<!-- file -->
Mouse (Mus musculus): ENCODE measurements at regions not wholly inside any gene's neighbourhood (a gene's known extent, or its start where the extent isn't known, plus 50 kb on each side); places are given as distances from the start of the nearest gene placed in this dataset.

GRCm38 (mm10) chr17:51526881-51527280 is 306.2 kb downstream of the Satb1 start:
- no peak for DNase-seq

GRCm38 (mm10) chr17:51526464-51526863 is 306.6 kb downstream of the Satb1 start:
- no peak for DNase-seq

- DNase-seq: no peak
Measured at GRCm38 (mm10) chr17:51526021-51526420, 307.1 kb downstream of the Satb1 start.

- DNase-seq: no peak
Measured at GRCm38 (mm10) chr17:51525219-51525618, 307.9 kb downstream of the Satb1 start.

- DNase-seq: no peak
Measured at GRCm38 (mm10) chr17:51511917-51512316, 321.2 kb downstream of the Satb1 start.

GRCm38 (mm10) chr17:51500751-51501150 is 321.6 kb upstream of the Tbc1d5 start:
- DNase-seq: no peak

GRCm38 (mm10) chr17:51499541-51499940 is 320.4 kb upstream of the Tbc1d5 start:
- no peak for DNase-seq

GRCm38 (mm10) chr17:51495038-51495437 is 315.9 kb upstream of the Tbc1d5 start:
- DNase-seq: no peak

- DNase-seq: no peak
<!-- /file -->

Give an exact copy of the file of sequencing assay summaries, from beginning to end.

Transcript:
Mouse (Mus musculus): ENCODE measurements at regions not wholly inside any gene's neighbourhood (a gene's known extent, or its start where the extent isn't known, plus 50 kb on each side); places are given as distances from the start of the nearest gene placed in this dataset.

GRCm38 (mm10) chr17:51526881-51527280 is 306.2 kb downstream of the Satb1 start:
- no peak for DNase-seq

GRCm38 (mm10) chr17:51526464-51526863 is 306.6 kb downstream of the Satb1 start:
- no peak for DNase-seq

- DNase-seq: no peak
Measured at GRCm38 (mm10) chr17:51526021-51526420, 307.1 kb downstream of the Satb1 start.

- DNase-seq: no peak
Measured at GRCm38 (mm10) chr17:51525219-51525618, 307.9 kb downstream of the Satb1 start.

- DNase-seq: no peak
Measured at GRCm38 (mm10) chr17:51511917-51512316, 321.2 kb downstream of the Satb1 start.

GRCm38 (mm10) chr17:51500751-51501150 is 321.6 kb upstream of the Tbc1d5 start:
- DNase-seq: no peak

GRCm38 (mm10) chr17:51499541-51499940 is 320.4 kb upstream of the Tbc1d5 start:
- no peak for DNase-seq

GRCm38 (mm10) chr17:51495038-51495437 is 315.9 kb upstream of the Tbc1d5 start:
- DNase-seq: no peak

- DNase-seq: no peak